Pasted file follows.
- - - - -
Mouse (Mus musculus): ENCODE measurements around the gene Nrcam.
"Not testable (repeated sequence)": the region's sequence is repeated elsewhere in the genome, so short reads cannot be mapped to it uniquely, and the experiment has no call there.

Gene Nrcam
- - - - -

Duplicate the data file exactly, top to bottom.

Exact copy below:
Mouse (Mus musculus): ENCODE measurements around the gene Nrcam.
"Not testable (repeated sequence)": the region's sequence is repeated elsewhere in the genome, so short reads cannot be mapped to it uniquely, and the experiment has no call there.

Gene Nrcam